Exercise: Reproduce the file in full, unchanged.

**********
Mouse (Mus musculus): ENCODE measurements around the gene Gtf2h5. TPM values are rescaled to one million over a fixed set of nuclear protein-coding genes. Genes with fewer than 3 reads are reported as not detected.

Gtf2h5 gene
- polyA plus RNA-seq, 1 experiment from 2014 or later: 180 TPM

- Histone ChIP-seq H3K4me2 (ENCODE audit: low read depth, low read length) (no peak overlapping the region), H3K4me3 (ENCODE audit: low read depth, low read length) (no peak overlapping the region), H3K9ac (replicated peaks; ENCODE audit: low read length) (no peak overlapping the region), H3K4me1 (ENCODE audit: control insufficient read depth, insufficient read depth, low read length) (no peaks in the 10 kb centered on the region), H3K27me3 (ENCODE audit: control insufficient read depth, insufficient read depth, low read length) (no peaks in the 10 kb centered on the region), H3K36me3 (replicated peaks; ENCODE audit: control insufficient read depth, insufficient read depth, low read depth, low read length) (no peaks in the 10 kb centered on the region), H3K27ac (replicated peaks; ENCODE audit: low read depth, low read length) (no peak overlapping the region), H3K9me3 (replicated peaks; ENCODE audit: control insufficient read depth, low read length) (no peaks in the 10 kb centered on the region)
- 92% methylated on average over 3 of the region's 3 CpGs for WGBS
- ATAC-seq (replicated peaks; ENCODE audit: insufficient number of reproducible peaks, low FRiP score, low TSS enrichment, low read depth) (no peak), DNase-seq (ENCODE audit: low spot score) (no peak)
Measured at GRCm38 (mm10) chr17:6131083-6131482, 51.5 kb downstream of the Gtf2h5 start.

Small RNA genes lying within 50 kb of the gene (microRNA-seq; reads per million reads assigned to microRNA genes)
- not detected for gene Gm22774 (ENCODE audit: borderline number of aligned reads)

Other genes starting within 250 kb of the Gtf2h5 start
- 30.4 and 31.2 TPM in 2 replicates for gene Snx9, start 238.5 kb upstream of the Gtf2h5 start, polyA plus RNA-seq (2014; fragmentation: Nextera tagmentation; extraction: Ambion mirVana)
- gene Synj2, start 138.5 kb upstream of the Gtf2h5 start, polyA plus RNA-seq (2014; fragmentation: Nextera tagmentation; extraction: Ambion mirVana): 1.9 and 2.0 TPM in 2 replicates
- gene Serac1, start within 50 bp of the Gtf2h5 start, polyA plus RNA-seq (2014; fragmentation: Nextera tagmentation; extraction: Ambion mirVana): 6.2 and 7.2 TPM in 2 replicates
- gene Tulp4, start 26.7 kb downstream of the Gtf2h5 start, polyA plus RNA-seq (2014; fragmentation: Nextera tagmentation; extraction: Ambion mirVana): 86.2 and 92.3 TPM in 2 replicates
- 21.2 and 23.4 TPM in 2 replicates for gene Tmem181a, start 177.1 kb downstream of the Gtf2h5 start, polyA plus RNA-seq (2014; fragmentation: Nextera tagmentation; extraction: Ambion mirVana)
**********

Mouse (Mus musculus): ENCODE measurements around the gene Gtf2h5. TPM values are rescaled to one million over a fixed set of nuclear protein-coding genes. Genes with fewer than 3 reads are reported as not detected.

Gtf2h5 gene
- polyA plus RNA-seq, 1 experiment from 2014 or later: 180 TPM

- Histone ChIP-seq H3K4me2 (ENCODE audit: low read depth, low read length) (no peak overlapping the region), H3K4me3 (ENCODE audit: low read depth, low read length) (no peak overlapping the region), H3K9ac (replicated peaks; ENCODE audit: low read length) (no peak overlapping the region), H3K4me1 (ENCODE audit: control insufficient read depth, insufficient read depth, low read length) (no peaks in the 10 kb centered on the region), H3K27me3 (ENCODE audit: control insufficient read depth, insufficient read depth, low read length) (no peaks in the 10 kb centered on the region), H3K36me3 (replicated peaks; ENCODE audit: control insufficient read depth, insufficient read depth, low read depth, low read length) (no peaks in the 10 kb centered on the region), H3K27ac (replicated peaks; ENCODE audit: low read depth, low read length) (no peak overlapping the region), H3K9me3 (replicated peaks; ENCODE audit: control insufficient read depth, low read length) (no peaks in the 10 kb centered on the region)
- 92% methylated on average over 3 of the region's 3 CpGs for WGBS
- ATAC-seq (replicated peaks; ENCODE audit: insufficient number of reproducible peaks, low FRiP score, low TSS enrichment, low read depth) (no peak), DNase-seq (ENCODE audit: low spot score) (no peak)
Measured at GRCm38 (mm10) chr17:6131083-6131482, 51.5 kb downstream of the Gtf2h5 start.

Small RNA genes lying within 50 kb of the gene (microRNA-seq; reads per million reads assigned to microRNA genes)
- not detected for gene Gm22774 (ENCODE audit: borderline number of aligned reads)

Other genes starting within 250 kb of the Gtf2h5 start
- 30.4 and 31.2 TPM in 2 replicates for gene Snx9, start 238.5 kb upstream of the Gtf2h5 start, polyA plus RNA-seq (2014; fragmentation: Nextera tagmentation; extraction: Ambion mirVana)
- gene Synj2, start 138.5 kb upstream of the Gtf2h5 start, polyA plus RNA-seq (2014; fragmentation: Nextera tagmentation; extraction: Ambion mirVana): 1.9 and 2.0 TPM in 2 replicates
- gene Serac1, start within 50 bp of the Gtf2h5 start, polyA plus RNA-seq (2014; fragmentation: Nextera tagmentation; extraction: Ambion mirVana): 6.2 and 7.2 TPM in 2 replicates
- gene Tulp4, start 26.7 kb downstream of the Gtf2h5 start, polyA plus RNA-seq (2014; fragmentation: Nextera tagmentation; extraction: Ambion mirVana): 86.2 and 92.3 TPM in 2 replicates
- 21.2 and 23.4 TPM in 2 replicates for gene Tmem181a, start 177.1 kb downstream of the Gtf2h5 start, polyA plus RNA-seq (2014; fragmentation: Nextera tagmentation; extraction: Ambion mirVana)